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Sudden Painless Loss of Vision

What is Painless Loss of Vision?

There are many different causes of painless loss of vision. When the loss of vision occurs suddenly it is usually as a result of a stroke (when blood flow to the brain is impaired) or Cerebral Vascular Accident (CVA).

The cause of sudden painless loss of vision is usually to do with the retina or with the blood vessels that serve it. Either they block, and cut off its blood supply, or they bleed, and block the ability of the retina to ‘see out’ of the pupil.

Total loss of sight in an eye due to the obstruction of an artery will not recover if the sight hasn’t recovered within a few minutes. Loss of vision due to the obstruction of blood flow in a vein may however recover to a large extent.

Transient loss of vision with recovery of sight may occur where the blood flow is restored as in spasm of the blood vessel or when blood flow has been sluggish or temporary disrupted. Amaurosis fugal (Latin fugax meaning fleeting, Greek amaurosis meaning darkening, dark, or obscure) is a term referring to transient loss of vision, usually confined to one eye and often indicating a Temporary/Transient Ischemic Attack (TIA) or mini-stroke.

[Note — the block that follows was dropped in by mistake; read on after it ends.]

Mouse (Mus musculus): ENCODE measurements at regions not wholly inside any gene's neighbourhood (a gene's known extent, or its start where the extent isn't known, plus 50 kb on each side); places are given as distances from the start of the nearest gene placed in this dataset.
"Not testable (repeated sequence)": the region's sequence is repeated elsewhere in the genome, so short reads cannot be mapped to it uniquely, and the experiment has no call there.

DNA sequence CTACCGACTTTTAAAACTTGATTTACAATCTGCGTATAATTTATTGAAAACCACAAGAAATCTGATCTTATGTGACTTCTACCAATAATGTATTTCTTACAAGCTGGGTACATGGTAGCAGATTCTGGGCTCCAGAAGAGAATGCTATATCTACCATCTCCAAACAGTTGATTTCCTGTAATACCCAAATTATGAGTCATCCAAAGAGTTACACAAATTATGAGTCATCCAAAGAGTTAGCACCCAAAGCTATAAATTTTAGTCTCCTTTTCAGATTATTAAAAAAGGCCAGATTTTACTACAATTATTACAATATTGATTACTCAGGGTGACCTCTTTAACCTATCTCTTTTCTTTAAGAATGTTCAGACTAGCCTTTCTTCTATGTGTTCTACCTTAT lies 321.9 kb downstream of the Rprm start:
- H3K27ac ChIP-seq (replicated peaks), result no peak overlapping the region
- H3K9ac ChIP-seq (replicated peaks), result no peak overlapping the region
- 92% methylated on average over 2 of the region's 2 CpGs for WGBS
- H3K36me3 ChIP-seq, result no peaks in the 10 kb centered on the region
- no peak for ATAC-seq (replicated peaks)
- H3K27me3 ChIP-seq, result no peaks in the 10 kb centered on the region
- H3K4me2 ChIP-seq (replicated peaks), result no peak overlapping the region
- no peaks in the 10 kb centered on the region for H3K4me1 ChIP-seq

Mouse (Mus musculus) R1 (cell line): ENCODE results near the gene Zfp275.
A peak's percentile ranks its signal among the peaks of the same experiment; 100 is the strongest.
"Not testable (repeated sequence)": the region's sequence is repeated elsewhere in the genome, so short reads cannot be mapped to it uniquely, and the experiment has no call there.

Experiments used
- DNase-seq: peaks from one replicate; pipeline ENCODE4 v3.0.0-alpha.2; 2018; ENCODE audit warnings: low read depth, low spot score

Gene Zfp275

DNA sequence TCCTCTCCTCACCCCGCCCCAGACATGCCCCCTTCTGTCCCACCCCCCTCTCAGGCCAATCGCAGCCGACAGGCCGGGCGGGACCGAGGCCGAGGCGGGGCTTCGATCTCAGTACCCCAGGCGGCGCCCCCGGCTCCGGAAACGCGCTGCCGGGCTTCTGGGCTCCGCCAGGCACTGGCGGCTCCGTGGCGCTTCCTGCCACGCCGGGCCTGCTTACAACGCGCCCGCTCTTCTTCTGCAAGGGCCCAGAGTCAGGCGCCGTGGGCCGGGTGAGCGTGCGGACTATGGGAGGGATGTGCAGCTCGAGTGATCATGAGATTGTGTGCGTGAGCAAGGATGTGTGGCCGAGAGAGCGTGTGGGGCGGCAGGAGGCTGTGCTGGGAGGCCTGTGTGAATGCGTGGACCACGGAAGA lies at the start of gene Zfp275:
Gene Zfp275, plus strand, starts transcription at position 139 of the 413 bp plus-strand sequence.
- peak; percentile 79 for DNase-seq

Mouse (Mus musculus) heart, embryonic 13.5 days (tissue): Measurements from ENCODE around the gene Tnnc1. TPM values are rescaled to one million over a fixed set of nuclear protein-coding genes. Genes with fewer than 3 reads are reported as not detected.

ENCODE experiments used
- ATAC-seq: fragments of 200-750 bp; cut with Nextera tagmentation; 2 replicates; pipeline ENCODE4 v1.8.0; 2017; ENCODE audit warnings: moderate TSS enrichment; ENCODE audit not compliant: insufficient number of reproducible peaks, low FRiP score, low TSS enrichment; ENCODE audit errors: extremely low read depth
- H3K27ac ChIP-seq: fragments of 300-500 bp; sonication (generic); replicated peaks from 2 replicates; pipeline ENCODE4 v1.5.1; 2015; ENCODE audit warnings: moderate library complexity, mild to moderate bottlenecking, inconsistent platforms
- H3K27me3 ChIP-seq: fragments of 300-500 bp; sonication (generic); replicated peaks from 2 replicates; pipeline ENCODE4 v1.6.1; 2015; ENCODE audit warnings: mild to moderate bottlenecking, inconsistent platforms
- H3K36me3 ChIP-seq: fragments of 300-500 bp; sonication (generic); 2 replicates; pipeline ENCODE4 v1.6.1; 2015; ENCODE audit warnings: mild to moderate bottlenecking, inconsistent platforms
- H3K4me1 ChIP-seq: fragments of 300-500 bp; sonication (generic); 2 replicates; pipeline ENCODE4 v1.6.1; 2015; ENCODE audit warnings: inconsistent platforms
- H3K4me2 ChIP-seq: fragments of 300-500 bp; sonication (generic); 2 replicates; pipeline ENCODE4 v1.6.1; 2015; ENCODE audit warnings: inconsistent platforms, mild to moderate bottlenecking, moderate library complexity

Loss of vision due to vascular causes seldom occur in the absence of a known, pre-existing condition such as high blood pressure, atherosclerosis, chronic glaucoma, age-related macular degeneration, diabetic retinopathy or venous stasis, although a TIA may be the first indication of a vascular problem.

It is not unusual for an individual to suddenly become aware of poor vision in an eye on covering the ‘good’ eye when the loss of sight has in fact been coming on gradually as can occur when a cataract is forming.

Retinal detachment can also cause sudden loss of vision.

Who it Affects

Sudden visual loss is a common complaint with variable presentations among patients of different ages.

Painless Loss of Vision Symptoms

Some patients describe their symptoms as a gradually descending grey-black curtain or as blurring, fogging, or dimming of vision. Symptoms usually last a few minutes but can persist for hours. Variation in frequency ranges from a single episode to many episodes per day; recurrences may continue for years but more frequently occur over seconds to hours.

Painless Loss of Vision Treatment

Treatment depends on the cause of the vision loss which can be wide ranging.

Painless Loss of Vision Prevention

Smoking is a risk factor. Other factors include hypercholesterolemia and hypertension.

A healthy lifestyle may aid in preventing these conditions. Eating a healthy diet rich in good quality fresh raw fruits and vegetables and regular exercise can help lower the level of cholesterol in your blood. Vegetables like spinach (low in calories, high in fibre, and packed with healthy nutrients like potassium, folate, and magnesium — key ingredients for lowering and maintaining blood pressure levels) can reduce hypertension.

To find out more sign up for my eBook where I give more detail on a course of prevention and management that I highly recommend.

Further Information

  1. Acute Vision Loss – http://www.merckmanuals.com/professional/eye_disorders/symptoms_of_ophthalmologic_disorders/acute_vision_loss.html

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